While the car is still on run-in tune, Axe is expecting the car will join the 1000hp club after a full tune can be applied. A Microtech LT16C ECU was selected to manage the operations of the car which as part of the process of installation required Axe to create a bespoke wiring harness to cater for the 20B.

The colour and pumped up Rocket Bunny bodykit make for a pretty strong rationale for the choice of number plates. However Axe’s choice of colour was actually inspired by an earlier toy he owned which was a Kawasaki Ninja ZX10R. These bikes come famously in an eye catching metallic green from factory and it gets just as much kudos being on this FD.

Complementing the primary metallic green on the body, Axe decided to go with an assortment of discrete carbon parts such as the rear diffuser, door handles, ducktail spoiler and pretty much the entire cabin of the car. The carbon fibre bonnet which has been painted except for the vents are also a really nice touch to break up the green on the car. Sitting flush against the widened guards of the car are a set of SSR Professor SP1’s sized at 20×11 in the rears and 20×9.5 in the front.

These massive wheels are wrapped in 305 tyres to make sure that there will be plenty of traction to handle the big horsepower that will come. To bring the car to a halt after some cheeky runs in Mexico, are a pretty rare Brembo GT brake kit which was sourced from the UK and includes a pair of massive 6 pot piston brakes and some equally massive rotors up front.

Rounding off the car is the interior which has been designed to both look good and be functional. A sea of carbon fibre and alcantara wrapped dash panels modernise the interior and give it almost a supercar finish. Keeping true to the theme of the car is the subtle green highlights used in the stitching for the Nardi wheel, Bride seats and dashboard. The analogue cluster has been swapped out for a Microtech 7” digital dash which has been moulded seamlessly into the cluster shroud which only further accentuates the fighter jet style cockpit the FD’s already come with.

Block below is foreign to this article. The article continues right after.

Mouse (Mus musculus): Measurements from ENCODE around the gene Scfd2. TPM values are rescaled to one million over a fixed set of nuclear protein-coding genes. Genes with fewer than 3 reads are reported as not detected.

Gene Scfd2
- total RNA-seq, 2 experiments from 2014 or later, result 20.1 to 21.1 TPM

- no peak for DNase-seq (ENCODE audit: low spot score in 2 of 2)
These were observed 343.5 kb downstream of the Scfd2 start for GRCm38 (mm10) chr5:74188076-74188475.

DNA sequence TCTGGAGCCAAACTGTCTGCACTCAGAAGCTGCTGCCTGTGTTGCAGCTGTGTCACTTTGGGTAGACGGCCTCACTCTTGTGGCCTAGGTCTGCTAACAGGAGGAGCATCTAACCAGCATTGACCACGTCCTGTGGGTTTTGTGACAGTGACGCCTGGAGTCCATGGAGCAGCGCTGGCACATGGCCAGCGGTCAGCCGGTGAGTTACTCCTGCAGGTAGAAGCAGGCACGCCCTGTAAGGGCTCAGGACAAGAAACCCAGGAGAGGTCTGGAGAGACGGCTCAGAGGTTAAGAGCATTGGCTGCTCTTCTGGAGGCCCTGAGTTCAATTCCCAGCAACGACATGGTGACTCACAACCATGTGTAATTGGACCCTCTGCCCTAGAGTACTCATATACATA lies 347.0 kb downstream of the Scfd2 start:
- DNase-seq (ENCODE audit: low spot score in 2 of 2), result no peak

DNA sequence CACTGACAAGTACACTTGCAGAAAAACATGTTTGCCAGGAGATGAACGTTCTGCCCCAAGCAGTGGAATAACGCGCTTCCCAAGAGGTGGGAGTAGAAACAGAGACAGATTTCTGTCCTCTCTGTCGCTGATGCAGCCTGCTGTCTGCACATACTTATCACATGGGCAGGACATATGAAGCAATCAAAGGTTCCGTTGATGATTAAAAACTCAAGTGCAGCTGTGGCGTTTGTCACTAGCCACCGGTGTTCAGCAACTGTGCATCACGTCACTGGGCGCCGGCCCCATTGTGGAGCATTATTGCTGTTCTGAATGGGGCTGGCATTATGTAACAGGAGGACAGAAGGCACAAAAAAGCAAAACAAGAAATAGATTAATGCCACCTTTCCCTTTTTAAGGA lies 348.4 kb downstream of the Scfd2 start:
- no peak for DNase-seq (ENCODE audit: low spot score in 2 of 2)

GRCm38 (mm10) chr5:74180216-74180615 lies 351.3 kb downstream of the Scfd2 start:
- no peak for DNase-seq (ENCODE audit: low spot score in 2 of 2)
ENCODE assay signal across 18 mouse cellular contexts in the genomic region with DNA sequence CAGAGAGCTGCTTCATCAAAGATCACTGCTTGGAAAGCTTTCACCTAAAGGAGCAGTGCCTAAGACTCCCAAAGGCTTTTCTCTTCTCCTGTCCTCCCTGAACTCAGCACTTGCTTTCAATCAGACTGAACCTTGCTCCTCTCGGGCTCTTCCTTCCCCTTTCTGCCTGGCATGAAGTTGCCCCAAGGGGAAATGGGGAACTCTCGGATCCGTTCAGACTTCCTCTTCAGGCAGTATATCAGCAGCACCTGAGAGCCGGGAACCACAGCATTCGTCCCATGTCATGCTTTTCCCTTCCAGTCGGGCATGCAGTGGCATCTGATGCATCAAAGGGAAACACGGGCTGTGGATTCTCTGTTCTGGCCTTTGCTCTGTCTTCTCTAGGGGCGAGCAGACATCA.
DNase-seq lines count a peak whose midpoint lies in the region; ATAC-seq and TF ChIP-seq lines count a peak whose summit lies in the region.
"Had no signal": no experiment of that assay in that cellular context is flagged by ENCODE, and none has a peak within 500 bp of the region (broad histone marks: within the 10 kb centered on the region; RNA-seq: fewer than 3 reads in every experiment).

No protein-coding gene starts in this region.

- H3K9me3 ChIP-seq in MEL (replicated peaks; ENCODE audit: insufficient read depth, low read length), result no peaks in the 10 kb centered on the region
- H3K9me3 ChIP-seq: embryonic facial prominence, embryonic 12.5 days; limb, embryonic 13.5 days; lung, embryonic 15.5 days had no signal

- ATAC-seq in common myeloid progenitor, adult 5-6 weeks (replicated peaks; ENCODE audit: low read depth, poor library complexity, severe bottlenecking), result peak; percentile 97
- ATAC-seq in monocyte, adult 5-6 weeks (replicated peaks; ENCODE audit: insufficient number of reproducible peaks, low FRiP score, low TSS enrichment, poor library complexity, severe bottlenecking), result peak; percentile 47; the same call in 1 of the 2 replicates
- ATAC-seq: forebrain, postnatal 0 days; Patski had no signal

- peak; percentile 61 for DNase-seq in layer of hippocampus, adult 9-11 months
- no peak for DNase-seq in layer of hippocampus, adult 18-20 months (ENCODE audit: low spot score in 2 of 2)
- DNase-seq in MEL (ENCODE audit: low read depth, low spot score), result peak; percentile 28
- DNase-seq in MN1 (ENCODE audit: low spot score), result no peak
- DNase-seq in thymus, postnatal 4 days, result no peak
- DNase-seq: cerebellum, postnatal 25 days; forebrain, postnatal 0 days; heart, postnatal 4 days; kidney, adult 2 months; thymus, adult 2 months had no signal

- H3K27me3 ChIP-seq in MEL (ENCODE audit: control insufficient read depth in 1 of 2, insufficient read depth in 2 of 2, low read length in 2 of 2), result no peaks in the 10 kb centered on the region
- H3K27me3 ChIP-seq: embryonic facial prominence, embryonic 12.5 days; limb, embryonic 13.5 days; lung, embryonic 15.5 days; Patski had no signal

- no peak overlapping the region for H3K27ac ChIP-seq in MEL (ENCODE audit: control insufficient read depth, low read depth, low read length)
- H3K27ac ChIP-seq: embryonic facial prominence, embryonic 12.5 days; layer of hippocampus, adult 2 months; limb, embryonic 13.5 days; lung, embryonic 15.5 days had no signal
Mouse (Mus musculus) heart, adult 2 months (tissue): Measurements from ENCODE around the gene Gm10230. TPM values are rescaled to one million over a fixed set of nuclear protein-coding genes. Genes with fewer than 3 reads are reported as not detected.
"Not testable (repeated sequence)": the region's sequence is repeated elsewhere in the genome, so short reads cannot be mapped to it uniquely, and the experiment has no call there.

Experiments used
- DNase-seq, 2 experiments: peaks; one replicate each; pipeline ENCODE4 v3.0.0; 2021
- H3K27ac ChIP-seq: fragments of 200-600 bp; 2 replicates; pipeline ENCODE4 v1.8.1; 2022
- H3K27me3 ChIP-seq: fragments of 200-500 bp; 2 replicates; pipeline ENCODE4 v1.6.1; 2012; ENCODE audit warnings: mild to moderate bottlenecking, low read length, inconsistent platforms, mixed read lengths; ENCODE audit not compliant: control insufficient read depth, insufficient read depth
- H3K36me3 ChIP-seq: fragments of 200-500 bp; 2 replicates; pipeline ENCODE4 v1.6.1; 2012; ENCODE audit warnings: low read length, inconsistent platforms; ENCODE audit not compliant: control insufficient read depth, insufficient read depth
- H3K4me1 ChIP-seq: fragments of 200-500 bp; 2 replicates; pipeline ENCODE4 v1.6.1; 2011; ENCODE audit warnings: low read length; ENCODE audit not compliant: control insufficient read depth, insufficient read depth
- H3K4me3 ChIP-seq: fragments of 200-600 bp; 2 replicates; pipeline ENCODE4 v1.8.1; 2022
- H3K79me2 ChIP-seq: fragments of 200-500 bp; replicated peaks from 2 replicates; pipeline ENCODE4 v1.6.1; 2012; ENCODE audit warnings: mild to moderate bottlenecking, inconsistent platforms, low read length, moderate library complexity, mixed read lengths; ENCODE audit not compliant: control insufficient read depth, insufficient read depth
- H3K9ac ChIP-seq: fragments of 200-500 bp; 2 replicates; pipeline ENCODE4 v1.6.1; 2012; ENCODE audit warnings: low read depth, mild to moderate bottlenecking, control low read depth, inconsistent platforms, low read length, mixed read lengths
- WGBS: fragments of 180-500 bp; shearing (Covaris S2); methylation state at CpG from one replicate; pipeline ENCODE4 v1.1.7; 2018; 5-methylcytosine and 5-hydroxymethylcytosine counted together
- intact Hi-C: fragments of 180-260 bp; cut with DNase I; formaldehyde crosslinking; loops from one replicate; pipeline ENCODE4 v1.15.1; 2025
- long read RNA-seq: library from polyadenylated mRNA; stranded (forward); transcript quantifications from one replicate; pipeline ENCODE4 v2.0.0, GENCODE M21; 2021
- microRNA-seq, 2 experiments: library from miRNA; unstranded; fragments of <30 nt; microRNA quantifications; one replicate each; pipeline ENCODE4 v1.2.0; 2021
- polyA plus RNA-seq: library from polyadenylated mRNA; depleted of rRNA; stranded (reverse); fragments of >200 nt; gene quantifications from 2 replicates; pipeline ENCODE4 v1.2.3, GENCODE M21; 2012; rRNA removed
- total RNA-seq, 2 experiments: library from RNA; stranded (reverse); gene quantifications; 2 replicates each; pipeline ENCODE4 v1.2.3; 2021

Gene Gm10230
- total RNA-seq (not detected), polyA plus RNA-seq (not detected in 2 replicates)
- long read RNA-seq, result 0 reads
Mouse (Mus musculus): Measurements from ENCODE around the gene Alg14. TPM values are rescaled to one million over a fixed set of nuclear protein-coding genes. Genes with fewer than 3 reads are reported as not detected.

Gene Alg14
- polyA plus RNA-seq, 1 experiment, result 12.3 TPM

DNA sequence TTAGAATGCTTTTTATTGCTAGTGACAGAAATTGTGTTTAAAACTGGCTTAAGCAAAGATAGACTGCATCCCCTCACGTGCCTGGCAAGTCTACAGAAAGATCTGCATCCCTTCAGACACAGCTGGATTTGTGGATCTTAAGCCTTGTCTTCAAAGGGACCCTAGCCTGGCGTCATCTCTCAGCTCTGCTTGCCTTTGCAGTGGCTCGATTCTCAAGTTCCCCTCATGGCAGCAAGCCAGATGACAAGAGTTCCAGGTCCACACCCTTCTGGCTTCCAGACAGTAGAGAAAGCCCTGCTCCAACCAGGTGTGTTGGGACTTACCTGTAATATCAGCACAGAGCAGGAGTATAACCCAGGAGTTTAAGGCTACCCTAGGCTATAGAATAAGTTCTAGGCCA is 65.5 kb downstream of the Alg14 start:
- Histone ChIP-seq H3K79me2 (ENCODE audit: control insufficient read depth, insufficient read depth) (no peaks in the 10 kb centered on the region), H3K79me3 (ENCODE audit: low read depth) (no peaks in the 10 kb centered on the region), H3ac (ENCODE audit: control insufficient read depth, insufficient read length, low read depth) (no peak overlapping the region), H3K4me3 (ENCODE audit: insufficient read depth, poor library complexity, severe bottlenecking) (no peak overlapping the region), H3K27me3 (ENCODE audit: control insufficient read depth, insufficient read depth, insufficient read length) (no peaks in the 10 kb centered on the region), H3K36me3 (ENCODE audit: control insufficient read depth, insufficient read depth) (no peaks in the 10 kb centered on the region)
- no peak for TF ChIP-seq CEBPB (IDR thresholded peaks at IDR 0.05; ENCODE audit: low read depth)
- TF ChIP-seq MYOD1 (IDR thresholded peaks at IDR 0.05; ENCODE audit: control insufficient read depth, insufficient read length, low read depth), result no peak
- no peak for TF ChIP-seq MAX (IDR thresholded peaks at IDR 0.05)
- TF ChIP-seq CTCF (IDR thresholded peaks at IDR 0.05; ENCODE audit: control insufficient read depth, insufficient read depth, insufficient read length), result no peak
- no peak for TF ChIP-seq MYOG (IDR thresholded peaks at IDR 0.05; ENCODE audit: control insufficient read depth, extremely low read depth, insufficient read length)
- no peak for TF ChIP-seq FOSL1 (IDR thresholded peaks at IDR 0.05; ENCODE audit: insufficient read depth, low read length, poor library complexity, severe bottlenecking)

Unlike other coupes with a closed, separate boot, the FD’s come with a massive rear window and hatch that is publicly on display. Rather than tinting the rear window and leaving the boot factory, Axe made sure that when people looked into the rear of the car, it was just as exquisitely modified as the rest.

Inside you’ll find two massive subwoofers that have also been custom moulded in carbon fibre to fit the shape of the boot. The alcantara treatment continues in the boot itself, highlighting the attention to detail on this build.

Axe would like to thank HPRE for their mechanical and electrical work; Kairouz Kustoms for all the body and paint work; AEA Auto Upholstery; Gearbox Masters and Westside Mufflers for their long term support throughout various stages of the build.